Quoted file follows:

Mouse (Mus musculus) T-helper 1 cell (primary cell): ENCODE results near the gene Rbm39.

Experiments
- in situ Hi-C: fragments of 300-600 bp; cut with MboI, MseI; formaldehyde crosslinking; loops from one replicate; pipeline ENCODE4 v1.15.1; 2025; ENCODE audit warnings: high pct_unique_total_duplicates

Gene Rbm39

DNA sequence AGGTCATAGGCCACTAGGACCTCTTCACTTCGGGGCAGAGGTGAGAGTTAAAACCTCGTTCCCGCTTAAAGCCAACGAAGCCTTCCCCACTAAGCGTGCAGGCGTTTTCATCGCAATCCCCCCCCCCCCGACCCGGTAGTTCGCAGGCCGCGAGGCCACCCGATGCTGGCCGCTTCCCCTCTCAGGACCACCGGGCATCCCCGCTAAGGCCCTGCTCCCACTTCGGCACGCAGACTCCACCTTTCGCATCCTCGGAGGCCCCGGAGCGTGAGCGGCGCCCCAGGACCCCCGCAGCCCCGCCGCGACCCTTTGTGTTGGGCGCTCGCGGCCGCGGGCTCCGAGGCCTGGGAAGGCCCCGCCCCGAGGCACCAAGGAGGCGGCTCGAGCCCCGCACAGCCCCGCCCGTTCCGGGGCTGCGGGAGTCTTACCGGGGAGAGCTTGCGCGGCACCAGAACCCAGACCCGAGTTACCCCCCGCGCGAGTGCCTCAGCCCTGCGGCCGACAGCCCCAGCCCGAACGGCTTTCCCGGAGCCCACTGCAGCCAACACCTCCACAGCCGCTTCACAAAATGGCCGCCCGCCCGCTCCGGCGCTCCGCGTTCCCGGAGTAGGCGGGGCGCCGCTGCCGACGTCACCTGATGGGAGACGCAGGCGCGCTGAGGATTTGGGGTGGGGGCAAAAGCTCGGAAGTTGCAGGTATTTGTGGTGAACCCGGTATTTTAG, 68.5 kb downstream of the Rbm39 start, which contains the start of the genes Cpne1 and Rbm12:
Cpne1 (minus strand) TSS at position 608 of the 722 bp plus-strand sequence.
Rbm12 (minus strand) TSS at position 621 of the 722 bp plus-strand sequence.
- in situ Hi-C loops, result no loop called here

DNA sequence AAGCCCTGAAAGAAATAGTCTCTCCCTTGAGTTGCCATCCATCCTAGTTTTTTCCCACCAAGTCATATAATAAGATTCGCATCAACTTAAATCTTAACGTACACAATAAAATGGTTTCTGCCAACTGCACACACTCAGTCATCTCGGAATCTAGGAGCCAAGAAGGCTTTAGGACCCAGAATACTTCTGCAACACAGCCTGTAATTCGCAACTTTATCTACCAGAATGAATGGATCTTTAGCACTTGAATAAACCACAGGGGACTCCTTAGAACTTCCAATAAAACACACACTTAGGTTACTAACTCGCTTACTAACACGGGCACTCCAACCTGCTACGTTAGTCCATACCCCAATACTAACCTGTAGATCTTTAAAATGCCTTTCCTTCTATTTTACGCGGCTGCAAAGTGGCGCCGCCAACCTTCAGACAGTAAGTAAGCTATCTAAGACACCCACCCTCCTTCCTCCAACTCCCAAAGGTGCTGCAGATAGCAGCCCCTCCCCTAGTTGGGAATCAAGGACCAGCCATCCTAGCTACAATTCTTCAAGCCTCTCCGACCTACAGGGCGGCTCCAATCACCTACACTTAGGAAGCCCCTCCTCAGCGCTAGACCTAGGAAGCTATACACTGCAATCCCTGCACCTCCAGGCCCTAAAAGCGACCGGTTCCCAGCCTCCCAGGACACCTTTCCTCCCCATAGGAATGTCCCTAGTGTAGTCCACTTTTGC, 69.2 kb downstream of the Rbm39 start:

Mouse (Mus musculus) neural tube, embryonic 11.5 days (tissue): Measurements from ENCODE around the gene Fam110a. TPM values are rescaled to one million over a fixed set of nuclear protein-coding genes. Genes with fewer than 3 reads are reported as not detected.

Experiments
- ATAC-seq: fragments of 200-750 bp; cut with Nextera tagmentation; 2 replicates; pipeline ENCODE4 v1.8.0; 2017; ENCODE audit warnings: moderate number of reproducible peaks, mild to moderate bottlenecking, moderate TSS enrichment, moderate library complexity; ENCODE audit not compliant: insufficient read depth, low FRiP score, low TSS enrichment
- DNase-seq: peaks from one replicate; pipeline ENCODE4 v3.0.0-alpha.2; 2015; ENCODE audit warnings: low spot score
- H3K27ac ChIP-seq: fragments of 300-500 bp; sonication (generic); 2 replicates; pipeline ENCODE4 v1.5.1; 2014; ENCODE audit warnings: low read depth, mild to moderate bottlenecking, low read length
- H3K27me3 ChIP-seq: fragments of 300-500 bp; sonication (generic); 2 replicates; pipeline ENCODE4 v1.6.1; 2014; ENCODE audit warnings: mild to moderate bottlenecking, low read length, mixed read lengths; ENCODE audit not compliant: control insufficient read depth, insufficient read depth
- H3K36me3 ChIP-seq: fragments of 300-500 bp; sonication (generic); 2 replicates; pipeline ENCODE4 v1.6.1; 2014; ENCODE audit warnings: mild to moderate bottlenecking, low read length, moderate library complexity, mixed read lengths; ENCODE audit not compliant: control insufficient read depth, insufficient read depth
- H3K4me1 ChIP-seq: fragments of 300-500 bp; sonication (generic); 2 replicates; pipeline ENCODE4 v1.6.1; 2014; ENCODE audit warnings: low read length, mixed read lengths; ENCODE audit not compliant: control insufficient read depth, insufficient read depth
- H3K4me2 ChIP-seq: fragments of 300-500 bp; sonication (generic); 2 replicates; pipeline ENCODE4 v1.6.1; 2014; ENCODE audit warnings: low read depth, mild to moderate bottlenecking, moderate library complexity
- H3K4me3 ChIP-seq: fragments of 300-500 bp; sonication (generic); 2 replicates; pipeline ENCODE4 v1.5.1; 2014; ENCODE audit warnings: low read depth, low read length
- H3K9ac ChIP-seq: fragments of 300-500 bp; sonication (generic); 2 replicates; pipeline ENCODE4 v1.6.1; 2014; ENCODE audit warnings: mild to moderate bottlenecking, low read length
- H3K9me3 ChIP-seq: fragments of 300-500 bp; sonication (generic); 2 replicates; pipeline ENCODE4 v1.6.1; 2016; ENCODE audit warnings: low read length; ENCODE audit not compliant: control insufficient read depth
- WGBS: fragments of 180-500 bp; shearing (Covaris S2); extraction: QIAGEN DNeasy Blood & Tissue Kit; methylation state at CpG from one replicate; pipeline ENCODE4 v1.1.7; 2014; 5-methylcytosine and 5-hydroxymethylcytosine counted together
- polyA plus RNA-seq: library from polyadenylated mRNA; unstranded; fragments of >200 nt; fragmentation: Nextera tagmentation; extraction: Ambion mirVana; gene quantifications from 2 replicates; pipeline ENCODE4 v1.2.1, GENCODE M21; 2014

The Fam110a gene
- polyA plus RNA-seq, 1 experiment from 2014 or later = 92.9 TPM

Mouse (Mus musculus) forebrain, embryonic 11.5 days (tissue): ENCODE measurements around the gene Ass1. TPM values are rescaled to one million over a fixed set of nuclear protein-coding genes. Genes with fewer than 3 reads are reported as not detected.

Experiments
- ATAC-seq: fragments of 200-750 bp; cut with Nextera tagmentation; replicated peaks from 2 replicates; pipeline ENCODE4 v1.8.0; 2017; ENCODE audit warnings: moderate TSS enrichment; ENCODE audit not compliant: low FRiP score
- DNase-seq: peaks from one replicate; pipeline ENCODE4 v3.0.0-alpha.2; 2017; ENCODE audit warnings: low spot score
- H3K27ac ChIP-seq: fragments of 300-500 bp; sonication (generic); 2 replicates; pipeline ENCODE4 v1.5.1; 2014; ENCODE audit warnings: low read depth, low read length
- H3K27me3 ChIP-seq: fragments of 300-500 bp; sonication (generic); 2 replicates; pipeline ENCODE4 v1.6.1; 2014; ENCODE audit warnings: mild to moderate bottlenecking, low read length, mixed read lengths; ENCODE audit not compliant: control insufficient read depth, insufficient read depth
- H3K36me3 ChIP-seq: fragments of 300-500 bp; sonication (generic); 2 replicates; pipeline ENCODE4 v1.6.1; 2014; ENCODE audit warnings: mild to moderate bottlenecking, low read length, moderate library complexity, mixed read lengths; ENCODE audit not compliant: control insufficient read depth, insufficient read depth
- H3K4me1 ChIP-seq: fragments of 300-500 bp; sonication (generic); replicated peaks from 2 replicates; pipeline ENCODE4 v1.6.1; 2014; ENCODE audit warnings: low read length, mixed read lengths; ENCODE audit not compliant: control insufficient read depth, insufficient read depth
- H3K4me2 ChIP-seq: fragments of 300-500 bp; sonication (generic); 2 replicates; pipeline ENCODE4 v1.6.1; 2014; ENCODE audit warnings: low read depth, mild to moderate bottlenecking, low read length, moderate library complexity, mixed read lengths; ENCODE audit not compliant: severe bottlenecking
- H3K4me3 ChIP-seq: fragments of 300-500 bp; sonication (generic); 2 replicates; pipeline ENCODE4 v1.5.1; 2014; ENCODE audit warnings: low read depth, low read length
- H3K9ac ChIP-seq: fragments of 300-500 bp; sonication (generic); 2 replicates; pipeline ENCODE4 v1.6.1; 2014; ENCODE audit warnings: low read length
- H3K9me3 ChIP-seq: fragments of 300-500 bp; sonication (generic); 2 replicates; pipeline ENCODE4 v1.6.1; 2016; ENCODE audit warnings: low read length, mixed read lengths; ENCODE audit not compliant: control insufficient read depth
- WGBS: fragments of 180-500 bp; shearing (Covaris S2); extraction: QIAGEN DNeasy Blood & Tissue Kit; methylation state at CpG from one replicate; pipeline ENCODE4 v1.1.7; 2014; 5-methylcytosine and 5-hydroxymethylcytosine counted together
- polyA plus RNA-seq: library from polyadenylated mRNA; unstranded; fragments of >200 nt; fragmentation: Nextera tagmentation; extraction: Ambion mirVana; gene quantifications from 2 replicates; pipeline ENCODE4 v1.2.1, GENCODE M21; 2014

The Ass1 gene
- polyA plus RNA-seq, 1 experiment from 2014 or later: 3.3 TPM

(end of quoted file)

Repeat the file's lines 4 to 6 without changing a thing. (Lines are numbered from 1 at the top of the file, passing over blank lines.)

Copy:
Gene Rbm39

DNA sequence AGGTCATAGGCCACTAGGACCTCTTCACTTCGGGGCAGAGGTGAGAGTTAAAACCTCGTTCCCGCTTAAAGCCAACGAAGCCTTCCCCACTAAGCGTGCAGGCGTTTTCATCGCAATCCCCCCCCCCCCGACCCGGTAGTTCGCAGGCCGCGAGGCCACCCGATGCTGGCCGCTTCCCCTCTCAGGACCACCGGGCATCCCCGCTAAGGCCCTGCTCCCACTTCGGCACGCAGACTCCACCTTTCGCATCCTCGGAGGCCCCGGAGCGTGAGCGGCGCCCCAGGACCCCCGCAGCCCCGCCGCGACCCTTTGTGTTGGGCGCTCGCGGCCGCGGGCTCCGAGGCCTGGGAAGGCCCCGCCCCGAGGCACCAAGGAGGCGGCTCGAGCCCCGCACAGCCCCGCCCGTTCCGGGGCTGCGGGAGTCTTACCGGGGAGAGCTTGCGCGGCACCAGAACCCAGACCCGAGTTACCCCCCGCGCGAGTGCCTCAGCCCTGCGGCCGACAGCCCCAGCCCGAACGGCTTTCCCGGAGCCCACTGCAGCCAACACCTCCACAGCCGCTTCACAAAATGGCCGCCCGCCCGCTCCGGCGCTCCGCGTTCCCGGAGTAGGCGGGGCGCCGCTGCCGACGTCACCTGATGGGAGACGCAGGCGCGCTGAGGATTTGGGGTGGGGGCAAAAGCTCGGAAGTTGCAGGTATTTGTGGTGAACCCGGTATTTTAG, 68.5 kb downstream of the Rbm39 start, which contains the start of the genes Cpne1 and Rbm12:
Cpne1 (minus strand) TSS at position 608 of the 722 bp plus-strand sequence.